Post-apocalyptic North America is controlled by Panem, a dictatorial state which enforces control through discipline and fear. Every year, two 'tributes' from each of Panem's twelve districts are chosen at random to do battle to the death. The survivor of the carnage becomes rich and famous, and the people are reminded of the Capitol's power. Sixteen-year-old Katniss Everdeen volunteers to take her sister's place in the games, and must find a way to win despite her lack of experience and training.
The Hunger Games is an adaptation of Suzanne Collins's YA novel of the same name and closely follows the events of the novel. Like the book, the film pits Katniss Everdeen in a fight to the death against twenty-three other youngsters, including her fellow contestant from District 12, Peeta Mellark. The story is divided into two distinct sections, the first involving Katniss's selection and preparation for the games and the second depicting the contest itself. This shift in setting and tone halfway through the film helps sustain and the tension and drama through the movie's running time (which, at almost two and a half hours, is fairly long for a YA movie).
The script closely follows the plot of the novel, apart from a fairly elegant solution to the problem of the book being based on Katniss's heavily-internalised experiences. In the novel Katniss can only speculate on the motives of the people running the game, but in the film we cut away to what's going on the game control centre and with President Snow. This expands the scope of the film a little and helps set up the sequels rather better than the novel, which was not written with sequels in mind and didn't layer in a lot of foreshadowing for what would come after.
The movie follows the book in presenting the Hunger Games as a satire on modern reality TV shows, but through the visual medium is able to take this a lot further through film clips of people commentating on the game like it was the latest season of The X-Factor. Unfortunately, rather like the book, the film also does not take this satirical edge far enough, instead opting for raising questions and then not exploring them far enough. This problem also extends to the story's use of violence and morality. As in the novel, Katniss and Peeta are never put into a position of having to kill any of the other victims of the game, only the 'bad guys' who revel in it. The movie cops out on putting Katniss and Peeter in real moral quandaries, which is a shame. The film also has variable CGI, with depictions of the Capitol's cityscape looking decidedly sub-par in places.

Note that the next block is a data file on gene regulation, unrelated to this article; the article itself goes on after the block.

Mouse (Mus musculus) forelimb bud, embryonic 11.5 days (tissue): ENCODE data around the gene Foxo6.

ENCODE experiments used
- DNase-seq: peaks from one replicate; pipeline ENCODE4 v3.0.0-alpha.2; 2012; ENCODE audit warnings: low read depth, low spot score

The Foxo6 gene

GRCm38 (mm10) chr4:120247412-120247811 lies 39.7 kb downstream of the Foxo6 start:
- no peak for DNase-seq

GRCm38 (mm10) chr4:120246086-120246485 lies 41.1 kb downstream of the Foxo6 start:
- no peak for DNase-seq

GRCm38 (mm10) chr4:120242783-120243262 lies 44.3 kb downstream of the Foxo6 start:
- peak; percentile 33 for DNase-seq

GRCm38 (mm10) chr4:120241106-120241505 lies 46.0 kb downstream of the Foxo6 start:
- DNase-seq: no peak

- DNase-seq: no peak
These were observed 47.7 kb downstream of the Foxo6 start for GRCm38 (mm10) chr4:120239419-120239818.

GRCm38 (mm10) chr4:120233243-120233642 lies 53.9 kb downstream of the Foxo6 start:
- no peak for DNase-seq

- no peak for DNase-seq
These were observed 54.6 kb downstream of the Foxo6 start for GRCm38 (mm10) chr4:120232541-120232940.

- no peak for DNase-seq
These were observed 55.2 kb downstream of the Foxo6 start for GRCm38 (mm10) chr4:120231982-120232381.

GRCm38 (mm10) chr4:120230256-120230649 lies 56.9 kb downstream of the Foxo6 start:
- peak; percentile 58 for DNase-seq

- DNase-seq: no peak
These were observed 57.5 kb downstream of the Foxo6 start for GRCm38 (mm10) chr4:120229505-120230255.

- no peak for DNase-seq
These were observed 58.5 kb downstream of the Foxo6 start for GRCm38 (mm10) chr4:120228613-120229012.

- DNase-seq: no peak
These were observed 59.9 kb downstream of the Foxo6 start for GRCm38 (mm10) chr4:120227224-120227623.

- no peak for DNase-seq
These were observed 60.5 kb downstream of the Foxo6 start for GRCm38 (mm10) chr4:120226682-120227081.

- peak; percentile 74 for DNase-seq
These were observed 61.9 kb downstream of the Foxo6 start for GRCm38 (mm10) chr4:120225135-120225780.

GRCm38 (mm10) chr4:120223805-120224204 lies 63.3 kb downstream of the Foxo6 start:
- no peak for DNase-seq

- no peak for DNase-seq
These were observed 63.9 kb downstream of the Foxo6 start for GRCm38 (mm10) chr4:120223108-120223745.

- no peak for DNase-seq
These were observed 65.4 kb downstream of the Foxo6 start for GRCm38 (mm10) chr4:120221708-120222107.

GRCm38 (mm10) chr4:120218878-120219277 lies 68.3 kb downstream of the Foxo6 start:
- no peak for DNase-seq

Aside from that, the film works pretty well. The movie is quite long but there's a lot of plot to fit in. Director Gary Ross has a crip, fast-paced directing style that moves us through the novel's major story beats without sacrificing too much atmosphere. He often finds concise ways of giving us backstory and worldbuilding information without having to waste time on exposition, which keeps things moving along nicely.
Performances are pretty good. The movie hinges on Jennifer Lawrence's portrayal of Katniss and she nails the role perfectly, bringing the required mixture of anger, determination, bravery and guilelessness. Josh Hutcherson has to settle for merely being good in the role of Peeta, with more established performers like Stanley Tucci, Toby Jones, Elizabeth Banks, Woody Harrelson and, of course, Donald Sutherland fufilling their roles with aplomb. Sutherland brings an air of real menace to the role of President Snow that bodes well for the sequels. Lenny Kravitz also impresses in the role of Cinna, though this role has been cut down from the books somewhat.
With a good script, economic story-telling and solid performances, The Hunger Games (***½) is overall an enjoyable movie. It loses some of the depth of the secondary characters and subplots over the novels, but on every other level is a very respectable adaptation. It is available now in the UK (DVD, Blu-Ray) and USA (DVD, Blu-Ray).